2:00- 3:30pm, X-715
Fumihiko Urano, MD, PhD Department of Medicine, Washington University School of Medicine, St. Louis
will present a seminar: “Human Endoplasmic Reticulum Disease: From Causality to Cure”
|Faculty Name / Degree||Role in ARC||Department(s) / School||Email address||Web Link|
|Kenneth Albrecht, PhD, Associate Professor||Member||Molecular Medicine/ Genetics/BUSM /BU Genome Science Instituteemail@example.com|
|Victoria Bolotina, PhD, Professor||Director,
|Ion Channel and Calcium Signaling/ Medicine/ BUSMfirstname.lastname@example.org|
|Wellington Cardoso, MD, PhD, Professor||API||Pulmonary Center/ BUSMemail@example.com|
|Richard A. Cohen, MD, Professor||API||Vascular Biology/ Medicine/ BUSMfirstname.lastname@example.org||http://www.bumc.bu.edu/medicine/faculty/rcohen/|
|Wilson Colucci, MD, Professor||API||Cardiology/Medicine/
|Jude Deeney, PhD, Assistant Professor||API||Obesity/Medicine /
|Lynn Lingyi Deng, PhD, Assistant Professor||Member||Analytical Instrumentation Core/Medicine/BUMCemail@example.com|
|Susan Doctrow, PhD Associate Professor||API||Pulmonary/Medicine/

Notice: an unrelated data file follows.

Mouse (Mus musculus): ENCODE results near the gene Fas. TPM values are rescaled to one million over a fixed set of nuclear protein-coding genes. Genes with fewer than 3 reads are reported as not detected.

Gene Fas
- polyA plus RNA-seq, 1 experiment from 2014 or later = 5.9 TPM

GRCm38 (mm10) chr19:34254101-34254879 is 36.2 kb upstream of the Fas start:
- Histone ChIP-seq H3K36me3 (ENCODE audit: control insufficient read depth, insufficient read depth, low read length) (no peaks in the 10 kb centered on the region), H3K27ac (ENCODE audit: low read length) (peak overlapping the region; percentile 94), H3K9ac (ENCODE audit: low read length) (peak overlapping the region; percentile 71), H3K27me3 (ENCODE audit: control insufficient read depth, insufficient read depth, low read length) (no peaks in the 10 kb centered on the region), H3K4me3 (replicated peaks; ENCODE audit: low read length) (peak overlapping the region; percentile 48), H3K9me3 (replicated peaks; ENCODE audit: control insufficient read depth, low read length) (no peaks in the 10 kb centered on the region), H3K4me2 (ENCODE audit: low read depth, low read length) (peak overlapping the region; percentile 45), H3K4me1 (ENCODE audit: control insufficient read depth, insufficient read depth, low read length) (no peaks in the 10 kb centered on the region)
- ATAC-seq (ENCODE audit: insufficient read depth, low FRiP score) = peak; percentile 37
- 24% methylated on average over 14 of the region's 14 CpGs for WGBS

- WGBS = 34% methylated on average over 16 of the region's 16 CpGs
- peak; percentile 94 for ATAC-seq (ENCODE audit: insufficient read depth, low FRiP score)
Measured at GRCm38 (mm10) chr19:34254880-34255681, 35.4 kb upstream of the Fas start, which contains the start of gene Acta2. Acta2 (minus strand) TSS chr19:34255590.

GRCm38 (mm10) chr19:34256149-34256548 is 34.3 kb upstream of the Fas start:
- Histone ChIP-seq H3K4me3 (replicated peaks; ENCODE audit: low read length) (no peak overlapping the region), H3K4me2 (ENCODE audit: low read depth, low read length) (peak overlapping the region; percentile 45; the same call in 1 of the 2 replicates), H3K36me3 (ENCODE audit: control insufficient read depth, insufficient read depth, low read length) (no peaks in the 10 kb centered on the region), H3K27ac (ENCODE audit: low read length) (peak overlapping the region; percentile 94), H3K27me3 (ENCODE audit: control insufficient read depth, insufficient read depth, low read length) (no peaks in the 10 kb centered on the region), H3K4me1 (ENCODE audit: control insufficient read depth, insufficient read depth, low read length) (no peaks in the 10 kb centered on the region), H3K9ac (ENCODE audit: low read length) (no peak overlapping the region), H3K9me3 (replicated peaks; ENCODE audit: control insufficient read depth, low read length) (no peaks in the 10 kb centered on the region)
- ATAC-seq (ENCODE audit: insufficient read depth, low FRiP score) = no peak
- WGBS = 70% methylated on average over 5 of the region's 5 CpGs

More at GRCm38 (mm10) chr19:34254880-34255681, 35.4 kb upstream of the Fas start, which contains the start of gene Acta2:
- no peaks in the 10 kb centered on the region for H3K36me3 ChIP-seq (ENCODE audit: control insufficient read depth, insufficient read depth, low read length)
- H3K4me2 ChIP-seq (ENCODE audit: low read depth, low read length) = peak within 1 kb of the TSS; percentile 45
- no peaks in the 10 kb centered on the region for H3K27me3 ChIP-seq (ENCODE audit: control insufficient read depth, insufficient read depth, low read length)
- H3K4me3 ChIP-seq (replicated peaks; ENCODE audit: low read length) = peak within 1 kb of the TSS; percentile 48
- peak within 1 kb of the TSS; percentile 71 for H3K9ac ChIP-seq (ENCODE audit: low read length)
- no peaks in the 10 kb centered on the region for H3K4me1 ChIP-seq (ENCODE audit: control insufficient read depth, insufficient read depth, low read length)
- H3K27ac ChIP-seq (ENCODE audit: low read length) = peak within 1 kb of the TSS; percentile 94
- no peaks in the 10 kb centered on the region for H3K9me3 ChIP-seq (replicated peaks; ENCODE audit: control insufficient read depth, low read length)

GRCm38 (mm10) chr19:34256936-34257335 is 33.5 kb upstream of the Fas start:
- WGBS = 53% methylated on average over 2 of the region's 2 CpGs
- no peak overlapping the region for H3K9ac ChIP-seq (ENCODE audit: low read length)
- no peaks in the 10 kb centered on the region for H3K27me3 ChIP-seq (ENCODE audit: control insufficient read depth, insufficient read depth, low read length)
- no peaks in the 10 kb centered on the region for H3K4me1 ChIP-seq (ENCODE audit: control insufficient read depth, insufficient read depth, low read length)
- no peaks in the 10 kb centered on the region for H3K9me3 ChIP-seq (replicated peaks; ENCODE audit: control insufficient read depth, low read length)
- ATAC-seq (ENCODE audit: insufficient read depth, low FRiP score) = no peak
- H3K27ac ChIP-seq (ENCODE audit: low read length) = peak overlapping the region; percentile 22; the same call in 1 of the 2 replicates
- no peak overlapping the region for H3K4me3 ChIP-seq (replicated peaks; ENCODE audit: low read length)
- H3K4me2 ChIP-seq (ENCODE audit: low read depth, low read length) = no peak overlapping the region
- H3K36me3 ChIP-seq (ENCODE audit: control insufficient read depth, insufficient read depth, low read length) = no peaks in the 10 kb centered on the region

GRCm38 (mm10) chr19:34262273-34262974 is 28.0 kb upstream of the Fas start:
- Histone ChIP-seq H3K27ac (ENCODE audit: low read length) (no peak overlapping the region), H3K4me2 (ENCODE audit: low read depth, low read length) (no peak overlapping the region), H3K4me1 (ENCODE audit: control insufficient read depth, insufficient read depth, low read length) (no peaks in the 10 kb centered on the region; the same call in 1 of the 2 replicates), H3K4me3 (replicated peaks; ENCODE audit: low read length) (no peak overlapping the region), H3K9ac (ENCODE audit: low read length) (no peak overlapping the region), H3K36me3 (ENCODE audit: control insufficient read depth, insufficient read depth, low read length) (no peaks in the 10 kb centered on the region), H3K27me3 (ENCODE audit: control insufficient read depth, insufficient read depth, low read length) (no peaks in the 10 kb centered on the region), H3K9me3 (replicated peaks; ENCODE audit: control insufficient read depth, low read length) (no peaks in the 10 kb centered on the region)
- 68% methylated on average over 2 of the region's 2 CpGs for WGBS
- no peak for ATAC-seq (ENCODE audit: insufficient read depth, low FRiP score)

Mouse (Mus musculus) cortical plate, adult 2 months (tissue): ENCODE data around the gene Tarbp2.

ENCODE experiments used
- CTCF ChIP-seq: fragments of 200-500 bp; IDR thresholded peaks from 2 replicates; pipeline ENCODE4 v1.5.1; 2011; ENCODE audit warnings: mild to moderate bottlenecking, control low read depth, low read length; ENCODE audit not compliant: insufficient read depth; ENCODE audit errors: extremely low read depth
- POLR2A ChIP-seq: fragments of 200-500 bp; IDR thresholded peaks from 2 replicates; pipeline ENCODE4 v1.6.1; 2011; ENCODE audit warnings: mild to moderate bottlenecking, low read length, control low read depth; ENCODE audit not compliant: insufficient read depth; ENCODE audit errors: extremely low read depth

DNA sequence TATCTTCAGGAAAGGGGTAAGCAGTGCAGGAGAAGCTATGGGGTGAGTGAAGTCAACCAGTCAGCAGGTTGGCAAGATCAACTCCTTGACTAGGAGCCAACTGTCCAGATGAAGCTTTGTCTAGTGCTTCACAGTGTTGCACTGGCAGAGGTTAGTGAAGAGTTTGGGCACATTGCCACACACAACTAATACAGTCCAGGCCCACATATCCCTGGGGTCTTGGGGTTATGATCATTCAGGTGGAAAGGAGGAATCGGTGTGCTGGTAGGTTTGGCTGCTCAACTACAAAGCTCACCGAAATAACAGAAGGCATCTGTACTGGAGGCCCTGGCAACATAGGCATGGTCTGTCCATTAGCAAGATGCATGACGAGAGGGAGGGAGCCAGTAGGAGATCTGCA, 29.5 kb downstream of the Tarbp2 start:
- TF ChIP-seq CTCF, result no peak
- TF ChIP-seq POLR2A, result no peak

|Isabel Dominguez, PhD, Assistant Professor||Member||Hematology/Oncology/ BUSMfirstname.lastname@example.org||http://www.bumc.bu.edu/medicine/faculty/dominguez/|
|Sweta Girgenrath, PhD, Assistant Professor||API||Health Sciences, Boston University (Charles River Campus)||email@example.com|
|Mike Kirber, PhD, Associate Professor||Co-Director, API||Cellular Imaging Core/Medicine/ BUSMfirstname.lastname@example.org|
|Igor Kramnik, MD, Associate Professor||API||Aerobiology NEIDL/Medicine/ BUSMemail@example.com|
|Simon Levy, PhD, Associate Professor||Member||Physiology and Biophysics/ BUSM||simonL@bu.edu|
|Anthony Molina, PhD, Instructor||Member||Obesity/Medicine/ BUSMfirstname.lastname@example.org|
|Monty Montano, PhD, Assistant Professor||Member||Infectious Disease/ Medicine/ BUSMemail@example.com||http://www.bumc.bu.edu/medicine/faculty/montano/|